Washington, March 26: Citing the November 2008 Mumbai terror attack and four other cases, a report has concluded the US FBI has made strides in the past decade but needs faster reforms to transform itself into a threat-based, intelligence-driven organisation.
One of the key plotters of the 26/11 terror attack on Mumbai, Pakistani-American David Coleman Headley “had previously come to the attention of US law enforcement authorities but FBI officials repeatedly concluded that Headley did not pose a threat at the time”, the report noted.
“The increasingly complex and dangerous threat environment it faces will require no less,” said the report by the FBI 9/11 Review Commission which studied FBI investigations into five “significant terrorism events.”
In none of those cases did a confidential source “provide actioble intelligence to help prevent or respond to a terrorist operation”, the report released on Wednesday said. The principal authors of the report were Bruce Hoffman, a professor of security studies at Georgetown University; Edwin Meese III, the former attorney general; and Timothy J. Roemer, a former ambassador to India. In December 2007, Headley’s Moroccan wife complained to officials at the US embassy in Islamabad that her husband was a terrorist. But the FBI investigation of Headley did not begin until 2009, and it was triggered by a tip that origited outside the FBI that revealed his relationships with extremists abroad, the report said.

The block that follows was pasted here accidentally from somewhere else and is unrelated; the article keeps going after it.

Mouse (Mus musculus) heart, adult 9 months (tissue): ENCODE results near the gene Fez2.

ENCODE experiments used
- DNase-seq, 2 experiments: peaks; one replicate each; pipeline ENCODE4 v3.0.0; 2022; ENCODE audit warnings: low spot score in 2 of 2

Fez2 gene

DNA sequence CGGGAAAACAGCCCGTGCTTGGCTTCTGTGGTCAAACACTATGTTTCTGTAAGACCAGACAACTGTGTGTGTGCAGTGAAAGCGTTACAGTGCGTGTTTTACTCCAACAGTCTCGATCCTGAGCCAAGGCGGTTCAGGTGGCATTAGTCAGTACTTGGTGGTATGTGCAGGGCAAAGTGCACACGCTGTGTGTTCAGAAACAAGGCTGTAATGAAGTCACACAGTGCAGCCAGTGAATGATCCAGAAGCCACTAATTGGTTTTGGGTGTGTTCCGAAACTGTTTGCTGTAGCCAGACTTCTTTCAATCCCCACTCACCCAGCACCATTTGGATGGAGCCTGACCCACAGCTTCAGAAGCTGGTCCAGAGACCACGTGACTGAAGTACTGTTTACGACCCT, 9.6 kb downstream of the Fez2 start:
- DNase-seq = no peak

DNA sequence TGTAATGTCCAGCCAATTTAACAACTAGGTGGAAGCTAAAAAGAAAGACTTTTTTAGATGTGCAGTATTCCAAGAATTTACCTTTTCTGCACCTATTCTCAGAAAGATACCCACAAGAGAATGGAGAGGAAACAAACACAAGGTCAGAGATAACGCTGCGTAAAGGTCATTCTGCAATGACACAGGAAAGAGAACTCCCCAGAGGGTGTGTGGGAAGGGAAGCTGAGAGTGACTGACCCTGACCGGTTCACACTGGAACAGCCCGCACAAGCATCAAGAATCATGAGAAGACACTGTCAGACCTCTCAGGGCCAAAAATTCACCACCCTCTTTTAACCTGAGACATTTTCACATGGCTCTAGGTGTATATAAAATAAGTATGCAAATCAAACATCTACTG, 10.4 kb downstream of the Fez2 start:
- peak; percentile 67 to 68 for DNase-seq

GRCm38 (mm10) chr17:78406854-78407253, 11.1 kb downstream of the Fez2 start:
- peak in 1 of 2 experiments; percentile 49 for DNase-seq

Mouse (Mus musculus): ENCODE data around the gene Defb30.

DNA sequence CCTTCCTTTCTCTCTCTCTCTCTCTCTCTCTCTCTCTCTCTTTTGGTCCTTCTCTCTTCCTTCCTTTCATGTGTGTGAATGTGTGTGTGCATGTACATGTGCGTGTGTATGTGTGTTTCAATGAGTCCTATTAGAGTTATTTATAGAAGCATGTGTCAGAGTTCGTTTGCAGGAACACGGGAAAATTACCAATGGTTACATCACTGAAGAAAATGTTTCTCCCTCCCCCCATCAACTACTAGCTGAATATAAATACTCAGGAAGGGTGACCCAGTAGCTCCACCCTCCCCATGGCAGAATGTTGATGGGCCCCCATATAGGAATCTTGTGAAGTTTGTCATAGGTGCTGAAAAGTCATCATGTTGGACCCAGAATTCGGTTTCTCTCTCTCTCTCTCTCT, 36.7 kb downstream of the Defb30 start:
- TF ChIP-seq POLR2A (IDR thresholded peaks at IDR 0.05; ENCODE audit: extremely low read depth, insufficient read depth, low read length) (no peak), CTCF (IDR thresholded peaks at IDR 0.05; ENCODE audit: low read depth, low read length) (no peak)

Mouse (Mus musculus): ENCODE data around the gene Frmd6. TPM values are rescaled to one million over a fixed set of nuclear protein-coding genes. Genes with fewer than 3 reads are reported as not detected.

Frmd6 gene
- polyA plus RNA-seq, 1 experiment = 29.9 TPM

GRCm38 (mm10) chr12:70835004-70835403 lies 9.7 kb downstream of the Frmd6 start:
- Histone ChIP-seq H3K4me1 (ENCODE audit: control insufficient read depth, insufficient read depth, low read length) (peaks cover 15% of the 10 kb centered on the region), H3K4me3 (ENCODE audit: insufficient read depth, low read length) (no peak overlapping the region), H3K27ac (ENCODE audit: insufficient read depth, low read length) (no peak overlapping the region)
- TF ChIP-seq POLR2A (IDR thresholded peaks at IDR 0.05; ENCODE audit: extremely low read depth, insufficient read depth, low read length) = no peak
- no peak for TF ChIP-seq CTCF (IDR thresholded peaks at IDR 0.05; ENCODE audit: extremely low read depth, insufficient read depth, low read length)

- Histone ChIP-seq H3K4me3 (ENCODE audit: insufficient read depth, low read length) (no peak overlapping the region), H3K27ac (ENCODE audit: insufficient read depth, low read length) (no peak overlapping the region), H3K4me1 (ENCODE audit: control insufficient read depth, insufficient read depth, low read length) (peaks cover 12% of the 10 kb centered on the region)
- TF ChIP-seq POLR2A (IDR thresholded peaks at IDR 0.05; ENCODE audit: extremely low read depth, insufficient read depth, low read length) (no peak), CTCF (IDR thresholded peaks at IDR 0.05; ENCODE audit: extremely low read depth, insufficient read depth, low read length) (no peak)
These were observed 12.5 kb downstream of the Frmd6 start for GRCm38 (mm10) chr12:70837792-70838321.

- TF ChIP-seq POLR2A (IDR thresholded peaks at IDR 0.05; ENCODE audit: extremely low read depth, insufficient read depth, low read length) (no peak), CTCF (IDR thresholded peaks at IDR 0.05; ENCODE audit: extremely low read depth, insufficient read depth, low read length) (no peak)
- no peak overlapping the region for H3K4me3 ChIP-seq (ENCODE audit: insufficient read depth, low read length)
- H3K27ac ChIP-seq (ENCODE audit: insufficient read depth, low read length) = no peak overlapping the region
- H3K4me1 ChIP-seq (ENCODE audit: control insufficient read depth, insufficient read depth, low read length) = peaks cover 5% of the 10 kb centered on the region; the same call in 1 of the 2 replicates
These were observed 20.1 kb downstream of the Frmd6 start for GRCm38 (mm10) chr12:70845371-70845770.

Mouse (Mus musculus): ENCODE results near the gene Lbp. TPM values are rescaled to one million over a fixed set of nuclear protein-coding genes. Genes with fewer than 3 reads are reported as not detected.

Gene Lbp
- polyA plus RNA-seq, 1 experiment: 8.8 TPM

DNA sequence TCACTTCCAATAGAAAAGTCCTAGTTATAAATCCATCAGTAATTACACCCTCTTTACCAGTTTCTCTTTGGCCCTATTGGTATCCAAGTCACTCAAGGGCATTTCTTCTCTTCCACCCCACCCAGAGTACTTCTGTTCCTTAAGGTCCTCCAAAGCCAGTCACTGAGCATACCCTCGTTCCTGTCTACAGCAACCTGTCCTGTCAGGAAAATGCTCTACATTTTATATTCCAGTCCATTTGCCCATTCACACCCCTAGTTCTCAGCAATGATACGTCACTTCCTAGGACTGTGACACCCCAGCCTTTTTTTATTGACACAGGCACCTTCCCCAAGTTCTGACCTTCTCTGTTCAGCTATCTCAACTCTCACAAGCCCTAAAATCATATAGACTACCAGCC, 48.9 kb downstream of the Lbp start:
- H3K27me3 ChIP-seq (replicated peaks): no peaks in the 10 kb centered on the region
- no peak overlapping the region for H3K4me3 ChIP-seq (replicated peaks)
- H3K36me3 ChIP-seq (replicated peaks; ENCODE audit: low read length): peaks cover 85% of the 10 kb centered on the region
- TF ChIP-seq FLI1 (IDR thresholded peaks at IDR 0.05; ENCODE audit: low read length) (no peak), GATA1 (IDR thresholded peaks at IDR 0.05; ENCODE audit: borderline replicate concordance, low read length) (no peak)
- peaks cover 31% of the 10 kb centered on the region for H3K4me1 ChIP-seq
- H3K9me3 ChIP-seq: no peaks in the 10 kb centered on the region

In the Headley case, an alyst was ultimately able to connect him to an ongoing plot in Denmark, underscoring the value of good intelligence alysis in the field to meet the FBI’s tiol security and investigative missions, it said.
Describing Headley as “an elusive target,” the report noted that “he conducted his activities with all the skills of a trained intelligence operative - able to travel to and from the United States, Pakistan, and India with relative ease and eluding authorities.” “The FBI had no knowledge of Headley’s connections to Lashkar-i-Taiba (LeT) until provided with a tip that origited outside the FBI that prompted the investigation in 2009.”
In Chicago, tiol Security Letters helped the FBI track David Headley and better understand his involvement in the Copenhagen plot directed by Ilyas Kashmiri, Al Qaeda’s chief of exterl operations at the time and the head of the Pakistani extremist organization, Harakat ul Jihad al Islami.
Over the next several months, the FBI obtained warrants on Headley and on his associate Tahawwur Hussain Ra, a Pakistani Cadian resident of Chicago. Based on the information obtained, FBI special agents decided to arrest Headley before he could leave the country, the report noted. (IANS)